“There is something in October sets the gypsy blood astir. We must rise and follow her; when from every hill of flame, she calls and calls each vagabond by name.” – William Bliss Carmen, acclaimed New Brunswick poet

“Radiant joy is everywhere. Spirits in tune to the spicy air, thrill in the glory of each day. Life’s worth living when we say, October!” – Joseph Pullman Porter

“October’s poplars are flaming torches lighting the way to winter.” – Nova Bair

October, the 10th month of the current Gregorian calendar, is one of 7 months with 31 days. This second month of autumn derives its name from “octo”, Latin for “eight”, when it was the eighth month of the ancient Roman calendar until the month-less winter period was divided between January and February. October comes with an extensive registry of daily and month-long observances, with Thanksgiving being the most notable in Canada. In many countries it is also associated with Halloween, which has a history of mystery, intrigue, and controversy. The traditional birthstone amulets of October are opal, rose sapphire, and tourmaline, and the calendula is the birth flower.

Still, it is Indian summer that I anticipate most in October. During this month, every day of unusually dry warm weather is a blessing. When such days occur, I often choose to enjoy a glorious afternoon drive in the country. For more than a decade, I journeyed the picturesque road to Athabasca at this surreal time of the year to rediscover inner strength and peace in all the beauty and sublimity which only Mother Nature can offer. I could not agree more with Nathaniel Hawthorne, one of the greatest fiction writers in American literature: “There is no season when such pleasant and sunny spots may be lighted on, and produce so pleasant an effect on the feelings, as now in October.”

Perhaps it was not by accident that the dawn of my becoming an author occurred in late autumn. One definition of Indian summer in The Canadian Oxford Dictionary is “a late period (of life, of an epoch) characterized by comparative calm.” I had dreamed of being a writer by the age of seven, and although during my career as a nurse educator I wrote extensively, I did not begin to pen my trilogy until I was 57. I was nearing 66 when my first book Arriving: 1909–1919 was published on October 5, 2011. By 67 I subsequently released my trilogy, and before I reached my 68th birthday, I had become a bestselling author in Canada.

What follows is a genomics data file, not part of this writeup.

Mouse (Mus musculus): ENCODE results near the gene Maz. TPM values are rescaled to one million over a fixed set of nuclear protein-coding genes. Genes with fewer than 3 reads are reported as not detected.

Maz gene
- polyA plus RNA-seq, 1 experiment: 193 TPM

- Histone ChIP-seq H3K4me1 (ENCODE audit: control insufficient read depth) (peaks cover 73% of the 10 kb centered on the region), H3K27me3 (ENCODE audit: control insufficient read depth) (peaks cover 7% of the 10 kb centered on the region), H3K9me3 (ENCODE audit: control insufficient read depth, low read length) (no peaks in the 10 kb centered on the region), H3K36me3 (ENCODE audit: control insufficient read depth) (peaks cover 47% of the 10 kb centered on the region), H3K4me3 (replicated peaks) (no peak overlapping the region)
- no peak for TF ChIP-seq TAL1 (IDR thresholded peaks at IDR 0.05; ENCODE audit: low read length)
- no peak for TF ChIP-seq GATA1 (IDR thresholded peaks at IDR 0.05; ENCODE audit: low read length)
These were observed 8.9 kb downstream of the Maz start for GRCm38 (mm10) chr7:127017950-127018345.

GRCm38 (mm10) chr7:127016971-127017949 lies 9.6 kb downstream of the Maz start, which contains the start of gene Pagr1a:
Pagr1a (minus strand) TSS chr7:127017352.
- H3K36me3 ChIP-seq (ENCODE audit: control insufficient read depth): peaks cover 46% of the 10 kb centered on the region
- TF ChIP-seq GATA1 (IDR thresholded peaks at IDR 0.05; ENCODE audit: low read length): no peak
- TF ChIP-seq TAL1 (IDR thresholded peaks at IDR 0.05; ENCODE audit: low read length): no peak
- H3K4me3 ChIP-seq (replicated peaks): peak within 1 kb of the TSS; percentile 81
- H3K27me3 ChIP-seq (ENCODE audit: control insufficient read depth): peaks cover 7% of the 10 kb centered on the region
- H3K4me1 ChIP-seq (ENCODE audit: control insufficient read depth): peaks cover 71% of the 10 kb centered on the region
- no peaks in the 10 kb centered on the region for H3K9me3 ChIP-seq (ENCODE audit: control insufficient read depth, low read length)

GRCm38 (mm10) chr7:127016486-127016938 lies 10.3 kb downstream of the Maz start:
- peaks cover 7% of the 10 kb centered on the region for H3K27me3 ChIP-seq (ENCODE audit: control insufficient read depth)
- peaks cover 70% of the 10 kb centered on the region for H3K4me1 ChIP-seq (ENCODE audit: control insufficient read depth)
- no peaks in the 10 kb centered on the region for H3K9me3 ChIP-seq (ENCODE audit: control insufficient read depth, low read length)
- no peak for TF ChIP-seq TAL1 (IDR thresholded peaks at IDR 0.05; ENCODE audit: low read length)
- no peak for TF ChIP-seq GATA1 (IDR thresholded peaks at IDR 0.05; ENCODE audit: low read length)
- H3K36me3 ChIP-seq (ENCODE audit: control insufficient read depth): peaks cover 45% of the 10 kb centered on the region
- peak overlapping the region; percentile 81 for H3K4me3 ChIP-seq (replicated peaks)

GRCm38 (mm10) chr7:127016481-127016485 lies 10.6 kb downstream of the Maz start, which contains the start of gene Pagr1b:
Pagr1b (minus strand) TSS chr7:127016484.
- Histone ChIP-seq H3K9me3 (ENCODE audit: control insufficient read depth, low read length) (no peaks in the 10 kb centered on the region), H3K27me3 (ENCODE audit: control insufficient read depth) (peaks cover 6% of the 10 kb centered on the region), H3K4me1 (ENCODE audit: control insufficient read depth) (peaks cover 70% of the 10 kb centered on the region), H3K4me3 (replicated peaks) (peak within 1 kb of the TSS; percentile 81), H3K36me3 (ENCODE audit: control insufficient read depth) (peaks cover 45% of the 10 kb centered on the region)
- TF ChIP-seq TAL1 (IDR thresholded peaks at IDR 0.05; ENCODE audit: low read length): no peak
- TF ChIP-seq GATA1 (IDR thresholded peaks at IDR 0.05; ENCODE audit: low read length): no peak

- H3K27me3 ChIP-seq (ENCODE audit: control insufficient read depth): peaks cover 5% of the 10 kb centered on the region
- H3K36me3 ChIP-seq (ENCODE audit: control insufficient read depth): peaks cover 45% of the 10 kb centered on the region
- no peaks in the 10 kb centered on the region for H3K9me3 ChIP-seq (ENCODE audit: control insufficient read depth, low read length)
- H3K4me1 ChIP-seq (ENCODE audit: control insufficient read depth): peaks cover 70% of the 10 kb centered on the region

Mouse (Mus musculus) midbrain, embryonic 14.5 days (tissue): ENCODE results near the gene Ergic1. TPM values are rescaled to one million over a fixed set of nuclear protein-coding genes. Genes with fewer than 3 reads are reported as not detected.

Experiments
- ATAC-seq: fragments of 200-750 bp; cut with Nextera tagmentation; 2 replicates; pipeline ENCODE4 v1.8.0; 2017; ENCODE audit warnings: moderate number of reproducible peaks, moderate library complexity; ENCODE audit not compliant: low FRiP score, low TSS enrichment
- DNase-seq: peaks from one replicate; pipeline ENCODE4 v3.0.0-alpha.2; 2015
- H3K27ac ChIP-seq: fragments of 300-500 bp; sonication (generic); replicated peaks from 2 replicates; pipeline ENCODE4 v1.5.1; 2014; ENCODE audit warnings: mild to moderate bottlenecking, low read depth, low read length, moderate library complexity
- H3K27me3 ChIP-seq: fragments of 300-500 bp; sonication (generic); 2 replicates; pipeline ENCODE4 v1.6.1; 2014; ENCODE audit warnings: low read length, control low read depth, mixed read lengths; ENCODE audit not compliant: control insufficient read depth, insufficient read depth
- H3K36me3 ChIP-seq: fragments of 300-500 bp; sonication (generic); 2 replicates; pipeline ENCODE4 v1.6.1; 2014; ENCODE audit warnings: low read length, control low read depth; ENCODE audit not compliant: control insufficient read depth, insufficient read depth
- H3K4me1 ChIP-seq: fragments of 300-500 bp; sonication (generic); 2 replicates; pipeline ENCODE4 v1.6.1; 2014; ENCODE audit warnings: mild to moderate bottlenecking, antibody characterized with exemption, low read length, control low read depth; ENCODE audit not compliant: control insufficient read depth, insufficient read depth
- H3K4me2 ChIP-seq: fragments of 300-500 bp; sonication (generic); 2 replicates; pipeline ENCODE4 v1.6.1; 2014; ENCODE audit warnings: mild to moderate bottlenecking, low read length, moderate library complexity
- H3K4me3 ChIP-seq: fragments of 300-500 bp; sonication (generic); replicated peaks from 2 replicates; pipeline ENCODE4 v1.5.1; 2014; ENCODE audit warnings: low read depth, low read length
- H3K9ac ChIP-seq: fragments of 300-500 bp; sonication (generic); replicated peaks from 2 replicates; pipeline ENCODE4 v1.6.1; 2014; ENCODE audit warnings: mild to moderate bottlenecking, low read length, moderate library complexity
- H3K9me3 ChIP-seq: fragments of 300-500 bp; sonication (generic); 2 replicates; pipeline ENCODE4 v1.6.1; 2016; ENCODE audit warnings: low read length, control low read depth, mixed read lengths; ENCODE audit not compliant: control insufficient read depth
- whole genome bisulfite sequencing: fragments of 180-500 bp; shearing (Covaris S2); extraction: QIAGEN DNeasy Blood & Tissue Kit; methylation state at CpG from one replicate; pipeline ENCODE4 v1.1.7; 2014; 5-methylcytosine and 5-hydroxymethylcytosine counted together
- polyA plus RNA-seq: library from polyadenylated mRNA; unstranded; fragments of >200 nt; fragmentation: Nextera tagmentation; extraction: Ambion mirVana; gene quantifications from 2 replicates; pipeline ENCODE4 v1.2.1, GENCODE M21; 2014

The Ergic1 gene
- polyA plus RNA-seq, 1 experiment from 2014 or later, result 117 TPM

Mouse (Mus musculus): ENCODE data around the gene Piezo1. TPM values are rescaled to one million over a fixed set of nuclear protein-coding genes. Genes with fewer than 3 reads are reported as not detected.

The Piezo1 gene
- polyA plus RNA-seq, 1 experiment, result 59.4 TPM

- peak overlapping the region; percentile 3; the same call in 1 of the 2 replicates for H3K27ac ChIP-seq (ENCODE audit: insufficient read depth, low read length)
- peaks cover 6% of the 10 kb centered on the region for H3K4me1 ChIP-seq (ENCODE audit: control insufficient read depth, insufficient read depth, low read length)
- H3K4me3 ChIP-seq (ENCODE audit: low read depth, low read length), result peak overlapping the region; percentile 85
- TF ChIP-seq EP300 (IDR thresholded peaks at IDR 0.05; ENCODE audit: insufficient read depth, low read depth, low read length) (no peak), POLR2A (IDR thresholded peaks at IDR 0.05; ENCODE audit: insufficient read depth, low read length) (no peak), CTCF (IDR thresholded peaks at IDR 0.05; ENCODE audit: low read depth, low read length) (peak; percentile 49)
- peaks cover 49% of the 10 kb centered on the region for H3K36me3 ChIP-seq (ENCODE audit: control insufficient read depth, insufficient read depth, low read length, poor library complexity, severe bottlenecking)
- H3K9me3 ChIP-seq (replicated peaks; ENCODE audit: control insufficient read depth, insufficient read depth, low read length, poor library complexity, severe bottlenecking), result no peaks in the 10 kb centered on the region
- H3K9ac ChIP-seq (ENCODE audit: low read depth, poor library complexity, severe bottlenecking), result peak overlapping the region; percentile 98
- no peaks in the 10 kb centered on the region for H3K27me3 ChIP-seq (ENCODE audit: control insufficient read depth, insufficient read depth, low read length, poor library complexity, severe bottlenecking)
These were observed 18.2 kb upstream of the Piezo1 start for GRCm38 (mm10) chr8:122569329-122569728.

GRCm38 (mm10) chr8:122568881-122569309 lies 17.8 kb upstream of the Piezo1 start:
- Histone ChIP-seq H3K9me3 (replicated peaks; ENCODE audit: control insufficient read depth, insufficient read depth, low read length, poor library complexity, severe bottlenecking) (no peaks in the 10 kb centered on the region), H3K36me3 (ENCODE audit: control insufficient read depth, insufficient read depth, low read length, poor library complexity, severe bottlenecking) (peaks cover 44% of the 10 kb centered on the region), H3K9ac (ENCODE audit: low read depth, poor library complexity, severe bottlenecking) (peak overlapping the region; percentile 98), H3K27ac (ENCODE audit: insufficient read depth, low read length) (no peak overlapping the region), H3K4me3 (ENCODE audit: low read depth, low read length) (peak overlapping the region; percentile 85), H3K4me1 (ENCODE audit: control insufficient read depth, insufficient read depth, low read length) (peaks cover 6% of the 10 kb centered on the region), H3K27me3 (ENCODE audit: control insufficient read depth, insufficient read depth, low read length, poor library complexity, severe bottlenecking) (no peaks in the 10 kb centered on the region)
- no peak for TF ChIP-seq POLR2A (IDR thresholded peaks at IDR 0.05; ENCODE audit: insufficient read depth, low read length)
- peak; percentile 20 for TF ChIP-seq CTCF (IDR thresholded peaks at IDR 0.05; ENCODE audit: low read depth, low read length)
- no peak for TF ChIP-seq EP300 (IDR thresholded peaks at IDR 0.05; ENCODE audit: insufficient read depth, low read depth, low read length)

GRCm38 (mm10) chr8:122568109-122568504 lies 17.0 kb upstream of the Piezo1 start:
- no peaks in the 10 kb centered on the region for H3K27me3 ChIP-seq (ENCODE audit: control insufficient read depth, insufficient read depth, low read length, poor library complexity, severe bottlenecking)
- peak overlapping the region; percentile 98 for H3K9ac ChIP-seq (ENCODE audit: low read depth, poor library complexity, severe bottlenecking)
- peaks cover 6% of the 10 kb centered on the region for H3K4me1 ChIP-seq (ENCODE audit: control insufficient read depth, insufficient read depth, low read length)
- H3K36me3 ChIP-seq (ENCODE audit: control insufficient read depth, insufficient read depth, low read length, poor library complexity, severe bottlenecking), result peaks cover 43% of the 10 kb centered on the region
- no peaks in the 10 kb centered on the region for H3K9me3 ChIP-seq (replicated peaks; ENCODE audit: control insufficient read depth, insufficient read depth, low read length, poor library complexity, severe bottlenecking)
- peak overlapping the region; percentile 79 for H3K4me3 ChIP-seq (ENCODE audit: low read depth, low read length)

I experienced many pleasant, tranquil moments when I was reflecting upon the essence of this letter, realizing that a host of my milestones as an author had occurred during this month of beginnings. In fact, I wonder if my decision in 2012 and 2013 to arrange book tours that took me as far afield as Winnipeg, Manitoba, was motivated by the prospect of driving across the Canadian prairies to enjoy the remnant of autumnal colours. Due to worse weather than I’d hoped for during those trips, I’ve now reduced my touring to just Alberta and Saskatchewan during spring, summer, or early September.

This October, now five years later, my Ursula trilogy continues to sell, so I’ll take this opportunity to thank all of my avid readers for purchasing over 12,000 copies to date. When at last I began to write, I chose not only to pen the kind of books that I enjoy reading, but also to immortalize the real ordinary Canadian in my story. Today, I believe I achieved my objective that was similar to John Sinor’s, an American author and newspaper columnist who wrote about “Everyday problems of everyday people.” I leave you with one of his quotations: “October is crisp days and cool nights, a time to curl up around the dancing flames and sink into a good book.”


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